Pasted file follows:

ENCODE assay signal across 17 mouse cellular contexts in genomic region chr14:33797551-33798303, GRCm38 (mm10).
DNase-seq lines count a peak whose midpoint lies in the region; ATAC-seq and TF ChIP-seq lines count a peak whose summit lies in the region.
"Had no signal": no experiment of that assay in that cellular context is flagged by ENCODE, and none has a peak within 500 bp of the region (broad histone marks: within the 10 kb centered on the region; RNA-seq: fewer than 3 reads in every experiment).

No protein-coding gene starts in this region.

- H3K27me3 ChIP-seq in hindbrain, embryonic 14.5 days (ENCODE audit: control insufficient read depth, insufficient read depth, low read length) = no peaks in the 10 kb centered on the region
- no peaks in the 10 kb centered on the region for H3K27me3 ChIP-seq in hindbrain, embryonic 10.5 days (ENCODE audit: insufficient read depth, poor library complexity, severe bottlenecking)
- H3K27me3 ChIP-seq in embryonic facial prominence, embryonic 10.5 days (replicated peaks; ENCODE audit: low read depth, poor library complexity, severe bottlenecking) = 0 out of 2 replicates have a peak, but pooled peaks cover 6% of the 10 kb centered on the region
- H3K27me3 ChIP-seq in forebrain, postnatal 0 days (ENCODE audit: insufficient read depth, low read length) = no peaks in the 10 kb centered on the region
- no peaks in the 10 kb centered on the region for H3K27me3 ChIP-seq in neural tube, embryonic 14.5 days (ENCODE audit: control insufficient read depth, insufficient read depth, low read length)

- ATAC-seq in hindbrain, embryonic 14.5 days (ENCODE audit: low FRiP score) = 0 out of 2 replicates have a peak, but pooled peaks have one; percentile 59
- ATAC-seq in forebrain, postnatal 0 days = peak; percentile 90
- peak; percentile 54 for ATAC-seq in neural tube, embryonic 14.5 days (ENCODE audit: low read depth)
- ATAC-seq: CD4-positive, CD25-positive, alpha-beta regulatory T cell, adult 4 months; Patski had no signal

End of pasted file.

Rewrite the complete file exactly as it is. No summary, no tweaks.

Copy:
ENCODE assay signal across 17 mouse cellular contexts in genomic region chr14:33797551-33798303, GRCm38 (mm10).
DNase-seq lines count a peak whose midpoint lies in the region; ATAC-seq and TF ChIP-seq lines count a peak whose summit lies in the region.
"Had no signal": no experiment of that assay in that cellular context is flagged by ENCODE, and none has a peak within 500 bp of the region (broad histone marks: within the 10 kb centered on the region; RNA-seq: fewer than 3 reads in every experiment).

No protein-coding gene starts in this region.

- H3K27me3 ChIP-seq in hindbrain, embryonic 14.5 days (ENCODE audit: control insufficient read depth, insufficient read depth, low read length) = no peaks in the 10 kb centered on the region
- no peaks in the 10 kb centered on the region for H3K27me3 ChIP-seq in hindbrain, embryonic 10.5 days (ENCODE audit: insufficient read depth, poor library complexity, severe bottlenecking)
- H3K27me3 ChIP-seq in embryonic facial prominence, embryonic 10.5 days (replicated peaks; ENCODE audit: low read depth, poor library complexity, severe bottlenecking) = 0 out of 2 replicates have a peak, but pooled peaks cover 6% of the 10 kb centered on the region
- H3K27me3 ChIP-seq in forebrain, postnatal 0 days (ENCODE audit: insufficient read depth, low read length) = no peaks in the 10 kb centered on the region
- no peaks in the 10 kb centered on the region for H3K27me3 ChIP-seq in neural tube, embryonic 14.5 days (ENCODE audit: control insufficient read depth, insufficient read depth, low read length)

- ATAC-seq in hindbrain, embryonic 14.5 days (ENCODE audit: low FRiP score) = 0 out of 2 replicates have a peak, but pooled peaks have one; percentile 59
- ATAC-seq in forebrain, postnatal 0 days = peak; percentile 90
- peak; percentile 54 for ATAC-seq in neural tube, embryonic 14.5 days (ENCODE audit: low read depth)
- ATAC-seq: CD4-positive, CD25-positive, alpha-beta regulatory T cell, adult 4 months; Patski had no signal